Class action against funeral assurers ‘just a matter of time’
There are at least three grounds on which holders of funeral assurance policies could bring a class action against a life company or the Financial Services Board, an advocate says. Angelique Ardé reports Understanding certification
Abuses in the funeral assurance market are rife, and the Financial Services Board (FSB) knows it. It’s a matter of time before a class action is brought against the regulator or a life company.
This is the view of Advocate Chris Shone, who was part of the team of advocates who argued the bread distribution price-fixing case earlier this year in the Constitutional Court. This was the first class action to be fought successfully in South Africa. Small-scale bread distributors, represented by Imraahn Ismail Mukaddam, brought the case against bread producers Pioneer Foods, Tiger Brands and Premier Foods.
At a recent seminar hosted by consulting firm Burns-Hoffman and Associates, Shone identified possible class actions that could be brought against the FSB or the long-term insurance industry.
Shone says the bread cartel case has opened the way for class actions in South Africa, and if a “class” or group of people who meets the legal criteria to bring an action can be identified, it is likely they will obtain a settlement from a party that is found to be responsible for the damage or loss they suffered.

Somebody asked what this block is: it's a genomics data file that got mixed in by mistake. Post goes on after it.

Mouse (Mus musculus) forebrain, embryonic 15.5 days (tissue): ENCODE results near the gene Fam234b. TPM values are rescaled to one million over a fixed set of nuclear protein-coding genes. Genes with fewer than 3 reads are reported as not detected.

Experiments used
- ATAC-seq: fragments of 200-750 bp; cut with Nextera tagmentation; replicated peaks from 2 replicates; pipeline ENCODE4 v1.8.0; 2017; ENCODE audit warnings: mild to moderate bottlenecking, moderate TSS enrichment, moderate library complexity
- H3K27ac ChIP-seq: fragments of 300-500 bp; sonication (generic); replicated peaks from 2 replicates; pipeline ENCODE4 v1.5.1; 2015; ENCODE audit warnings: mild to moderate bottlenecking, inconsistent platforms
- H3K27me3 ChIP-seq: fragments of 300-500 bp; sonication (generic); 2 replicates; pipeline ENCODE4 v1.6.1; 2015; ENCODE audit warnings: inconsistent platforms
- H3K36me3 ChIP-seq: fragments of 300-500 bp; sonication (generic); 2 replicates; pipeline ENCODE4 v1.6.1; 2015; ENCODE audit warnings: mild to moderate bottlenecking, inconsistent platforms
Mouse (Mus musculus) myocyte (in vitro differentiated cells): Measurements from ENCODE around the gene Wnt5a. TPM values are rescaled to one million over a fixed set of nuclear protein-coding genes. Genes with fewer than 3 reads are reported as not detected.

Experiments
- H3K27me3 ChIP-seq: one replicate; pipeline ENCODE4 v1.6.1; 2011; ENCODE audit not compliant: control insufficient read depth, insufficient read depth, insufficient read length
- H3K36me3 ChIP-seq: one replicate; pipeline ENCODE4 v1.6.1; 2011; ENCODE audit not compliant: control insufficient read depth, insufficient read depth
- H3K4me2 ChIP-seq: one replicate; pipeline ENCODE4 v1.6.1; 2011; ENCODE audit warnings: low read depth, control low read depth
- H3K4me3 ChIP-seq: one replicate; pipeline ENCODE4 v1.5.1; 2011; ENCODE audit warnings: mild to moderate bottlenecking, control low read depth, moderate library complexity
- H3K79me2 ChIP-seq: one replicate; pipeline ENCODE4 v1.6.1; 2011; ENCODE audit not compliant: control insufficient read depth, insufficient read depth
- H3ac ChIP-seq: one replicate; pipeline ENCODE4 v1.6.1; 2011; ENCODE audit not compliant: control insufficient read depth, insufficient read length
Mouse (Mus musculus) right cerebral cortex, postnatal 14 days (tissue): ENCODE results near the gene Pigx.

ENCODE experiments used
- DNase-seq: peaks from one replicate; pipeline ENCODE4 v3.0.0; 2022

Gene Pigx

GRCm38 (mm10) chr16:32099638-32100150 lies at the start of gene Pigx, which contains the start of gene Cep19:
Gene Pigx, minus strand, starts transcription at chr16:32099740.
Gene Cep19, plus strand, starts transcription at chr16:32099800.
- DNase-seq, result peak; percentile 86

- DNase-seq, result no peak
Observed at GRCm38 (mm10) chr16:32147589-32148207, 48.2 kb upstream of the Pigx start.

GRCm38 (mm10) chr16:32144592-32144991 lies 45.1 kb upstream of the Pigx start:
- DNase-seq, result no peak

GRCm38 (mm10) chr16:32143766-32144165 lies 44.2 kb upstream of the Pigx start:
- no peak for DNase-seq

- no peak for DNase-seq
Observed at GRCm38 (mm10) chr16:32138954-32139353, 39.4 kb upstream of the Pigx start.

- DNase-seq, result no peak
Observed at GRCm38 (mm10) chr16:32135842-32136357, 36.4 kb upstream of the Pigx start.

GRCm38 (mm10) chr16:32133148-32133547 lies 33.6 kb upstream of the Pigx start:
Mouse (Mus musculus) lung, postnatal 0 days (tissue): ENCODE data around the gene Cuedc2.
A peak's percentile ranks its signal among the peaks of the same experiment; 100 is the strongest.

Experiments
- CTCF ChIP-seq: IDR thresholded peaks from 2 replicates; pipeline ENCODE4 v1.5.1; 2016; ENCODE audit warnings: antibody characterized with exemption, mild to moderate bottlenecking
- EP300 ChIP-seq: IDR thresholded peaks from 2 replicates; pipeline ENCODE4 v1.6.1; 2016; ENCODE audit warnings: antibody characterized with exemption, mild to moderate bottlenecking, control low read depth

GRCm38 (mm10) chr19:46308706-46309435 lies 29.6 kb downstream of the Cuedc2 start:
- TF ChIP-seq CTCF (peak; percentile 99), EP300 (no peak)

About 95 percent of class actions in the US in which a class is certified – in other words, meets the legal criteria of a class – are settled, Shone says (see “Understanding certification”, right). “It’s a very powerful threat,” he says. Obvious abuses in the funeral industry have been allowed to continue for many years, but, until now, the victims have not been able to take legal action, because the harm they have suffered has been too small to justify individual claim.
A class action is one involving an abusive practice on a large scale, and it is about “hundreds of Davids taking on Goliath, who is pulling off small rip-offs on a large scale and making massive profits”, he says.
The funeral assurance market is ripe for class actions, particularly in three areas where policyholders are the victims of illegal practices, Shone says.
The Long Term Insurance (LTI) Act does not refer to “funeral policies” but regulates them through “assistance policies”, which are life policies with a maximum benefit, Shone says. The maximum benefit was recently increased from R18 000 to R30 000, because the FSB found that, with the lower limit, consumers were being sold multiple policies.
“No person may conduct the business of an insurer without being registered and authorised, meaning no person may issue an assistance (funeral) policy unless registered as an insurer,” Shone says.
He says the three areas where policyholders are victims of illegal practices are: To be able to bring a class action, “certification” is required, which means the applicants (the would-be claimants) have to apply to a court for the certification of a “class”. The criteria for certification include: